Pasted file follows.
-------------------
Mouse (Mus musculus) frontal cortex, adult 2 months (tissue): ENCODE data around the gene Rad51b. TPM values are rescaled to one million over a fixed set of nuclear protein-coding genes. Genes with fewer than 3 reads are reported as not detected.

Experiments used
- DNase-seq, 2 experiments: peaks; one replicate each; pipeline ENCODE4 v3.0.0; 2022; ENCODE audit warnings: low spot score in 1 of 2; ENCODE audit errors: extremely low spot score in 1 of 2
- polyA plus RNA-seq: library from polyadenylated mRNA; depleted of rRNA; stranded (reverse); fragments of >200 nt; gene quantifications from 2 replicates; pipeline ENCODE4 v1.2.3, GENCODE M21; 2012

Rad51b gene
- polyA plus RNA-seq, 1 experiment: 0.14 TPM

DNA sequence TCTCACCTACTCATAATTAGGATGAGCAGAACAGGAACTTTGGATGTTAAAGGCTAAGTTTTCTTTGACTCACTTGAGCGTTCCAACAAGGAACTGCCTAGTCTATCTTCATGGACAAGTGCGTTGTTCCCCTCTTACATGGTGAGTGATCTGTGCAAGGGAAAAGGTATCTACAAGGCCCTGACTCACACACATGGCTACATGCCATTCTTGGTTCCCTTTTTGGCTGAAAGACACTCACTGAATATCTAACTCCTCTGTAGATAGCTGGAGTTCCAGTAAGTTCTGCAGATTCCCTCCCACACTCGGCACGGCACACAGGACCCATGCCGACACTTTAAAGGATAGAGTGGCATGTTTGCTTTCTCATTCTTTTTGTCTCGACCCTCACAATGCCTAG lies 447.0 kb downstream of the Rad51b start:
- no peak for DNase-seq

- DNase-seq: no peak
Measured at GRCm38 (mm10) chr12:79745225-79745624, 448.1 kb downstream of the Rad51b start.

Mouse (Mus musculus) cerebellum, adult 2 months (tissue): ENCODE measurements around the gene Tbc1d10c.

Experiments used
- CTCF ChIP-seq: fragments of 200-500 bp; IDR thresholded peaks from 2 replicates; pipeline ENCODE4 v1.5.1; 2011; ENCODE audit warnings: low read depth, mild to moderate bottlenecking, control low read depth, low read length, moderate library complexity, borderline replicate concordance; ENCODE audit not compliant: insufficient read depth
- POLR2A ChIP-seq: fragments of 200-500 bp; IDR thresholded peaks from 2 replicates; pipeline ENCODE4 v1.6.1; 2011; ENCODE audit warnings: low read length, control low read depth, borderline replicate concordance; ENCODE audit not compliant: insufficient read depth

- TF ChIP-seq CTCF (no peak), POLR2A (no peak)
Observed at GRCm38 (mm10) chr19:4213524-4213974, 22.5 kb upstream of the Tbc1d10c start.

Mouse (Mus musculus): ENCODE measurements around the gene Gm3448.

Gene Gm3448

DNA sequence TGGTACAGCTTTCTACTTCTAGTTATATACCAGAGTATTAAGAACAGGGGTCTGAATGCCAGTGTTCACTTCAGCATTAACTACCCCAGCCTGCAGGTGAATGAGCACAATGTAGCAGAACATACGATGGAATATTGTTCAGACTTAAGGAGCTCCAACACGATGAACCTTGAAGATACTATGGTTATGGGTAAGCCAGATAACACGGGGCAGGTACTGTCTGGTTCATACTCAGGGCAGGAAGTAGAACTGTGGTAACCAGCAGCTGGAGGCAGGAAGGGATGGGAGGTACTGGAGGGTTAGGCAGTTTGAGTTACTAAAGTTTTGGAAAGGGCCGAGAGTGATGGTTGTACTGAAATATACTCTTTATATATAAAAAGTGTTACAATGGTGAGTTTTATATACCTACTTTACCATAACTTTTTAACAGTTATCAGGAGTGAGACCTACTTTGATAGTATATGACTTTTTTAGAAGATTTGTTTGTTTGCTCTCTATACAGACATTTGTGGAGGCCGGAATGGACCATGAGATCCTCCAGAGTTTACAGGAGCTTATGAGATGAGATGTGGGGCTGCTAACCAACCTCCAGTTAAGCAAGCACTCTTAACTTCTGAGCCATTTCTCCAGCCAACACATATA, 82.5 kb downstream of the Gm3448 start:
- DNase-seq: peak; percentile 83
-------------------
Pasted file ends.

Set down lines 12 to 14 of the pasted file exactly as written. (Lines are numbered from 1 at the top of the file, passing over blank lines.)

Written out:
Experiments used
- CTCF ChIP-seq: fragments of 200-500 bp; IDR thresholded peaks from 2 replicates; pipeline ENCODE4 v1.5.1; 2011; ENCODE audit warnings: low read depth, mild to moderate bottlenecking, control low read depth, low read length, moderate library complexity, borderline replicate concordance; ENCODE audit not compliant: insufficient read depth
- POLR2A ChIP-seq: fragments of 200-500 bp; IDR thresholded peaks from 2 replicates; pipeline ENCODE4 v1.6.1; 2011; ENCODE audit warnings: low read length, control low read depth, borderline replicate concordance; ENCODE audit not compliant: insufficient read depth